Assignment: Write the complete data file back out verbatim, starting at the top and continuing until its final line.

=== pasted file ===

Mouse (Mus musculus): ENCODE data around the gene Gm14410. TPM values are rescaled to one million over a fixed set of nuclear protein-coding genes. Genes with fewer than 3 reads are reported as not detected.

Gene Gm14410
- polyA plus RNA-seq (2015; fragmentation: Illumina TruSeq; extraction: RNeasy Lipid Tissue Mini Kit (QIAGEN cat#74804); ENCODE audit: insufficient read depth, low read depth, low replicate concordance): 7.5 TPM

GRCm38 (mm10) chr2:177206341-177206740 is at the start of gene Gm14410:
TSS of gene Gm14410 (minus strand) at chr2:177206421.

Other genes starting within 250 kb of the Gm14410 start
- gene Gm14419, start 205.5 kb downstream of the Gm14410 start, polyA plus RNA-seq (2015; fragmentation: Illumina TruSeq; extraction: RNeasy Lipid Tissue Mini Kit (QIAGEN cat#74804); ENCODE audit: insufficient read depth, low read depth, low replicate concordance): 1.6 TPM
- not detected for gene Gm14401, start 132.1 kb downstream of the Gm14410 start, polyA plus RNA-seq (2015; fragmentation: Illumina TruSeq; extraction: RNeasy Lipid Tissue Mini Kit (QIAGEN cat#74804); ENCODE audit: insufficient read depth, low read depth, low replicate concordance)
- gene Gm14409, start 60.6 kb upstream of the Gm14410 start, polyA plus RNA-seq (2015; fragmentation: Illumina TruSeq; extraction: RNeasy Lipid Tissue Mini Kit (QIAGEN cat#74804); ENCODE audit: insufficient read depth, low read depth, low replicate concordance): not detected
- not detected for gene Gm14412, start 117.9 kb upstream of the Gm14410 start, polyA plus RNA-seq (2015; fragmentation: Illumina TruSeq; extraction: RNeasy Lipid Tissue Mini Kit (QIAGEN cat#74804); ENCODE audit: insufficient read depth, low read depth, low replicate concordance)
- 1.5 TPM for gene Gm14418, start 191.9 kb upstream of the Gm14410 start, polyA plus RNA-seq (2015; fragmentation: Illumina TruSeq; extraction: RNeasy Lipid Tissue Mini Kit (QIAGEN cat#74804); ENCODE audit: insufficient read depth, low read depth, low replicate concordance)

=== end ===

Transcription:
Mouse (Mus musculus): ENCODE data around the gene Gm14410. TPM values are rescaled to one million over a fixed set of nuclear protein-coding genes. Genes with fewer than 3 reads are reported as not detected.

Gene Gm14410
- polyA plus RNA-seq (2015; fragmentation: Illumina TruSeq; extraction: RNeasy Lipid Tissue Mini Kit (QIAGEN cat#74804); ENCODE audit: insufficient read depth, low read depth, low replicate concordance): 7.5 TPM

GRCm38 (mm10) chr2:177206341-177206740 is at the start of gene Gm14410:
TSS of gene Gm14410 (minus strand) at chr2:177206421.

Other genes starting within 250 kb of the Gm14410 start
- gene Gm14419, start 205.5 kb downstream of the Gm14410 start, polyA plus RNA-seq (2015; fragmentation: Illumina TruSeq; extraction: RNeasy Lipid Tissue Mini Kit (QIAGEN cat#74804); ENCODE audit: insufficient read depth, low read depth, low replicate concordance): 1.6 TPM
- not detected for gene Gm14401, start 132.1 kb downstream of the Gm14410 start, polyA plus RNA-seq (2015; fragmentation: Illumina TruSeq; extraction: RNeasy Lipid Tissue Mini Kit (QIAGEN cat#74804); ENCODE audit: insufficient read depth, low read depth, low replicate concordance)
- gene Gm14409, start 60.6 kb upstream of the Gm14410 start, polyA plus RNA-seq (2015; fragmentation: Illumina TruSeq; extraction: RNeasy Lipid Tissue Mini Kit (QIAGEN cat#74804); ENCODE audit: insufficient read depth, low read depth, low replicate concordance): not detected
- not detected for gene Gm14412, start 117.9 kb upstream of the Gm14410 start, polyA plus RNA-seq (2015; fragmentation: Illumina TruSeq; extraction: RNeasy Lipid Tissue Mini Kit (QIAGEN cat#74804); ENCODE audit: insufficient read depth, low read depth, low replicate concordance)
- 1.5 TPM for gene Gm14418, start 191.9 kb upstream of the Gm14410 start, polyA plus RNA-seq (2015; fragmentation: Illumina TruSeq; extraction: RNeasy Lipid Tissue Mini Kit (QIAGEN cat#74804); ENCODE audit: insufficient read depth, low read depth, low replicate concordance)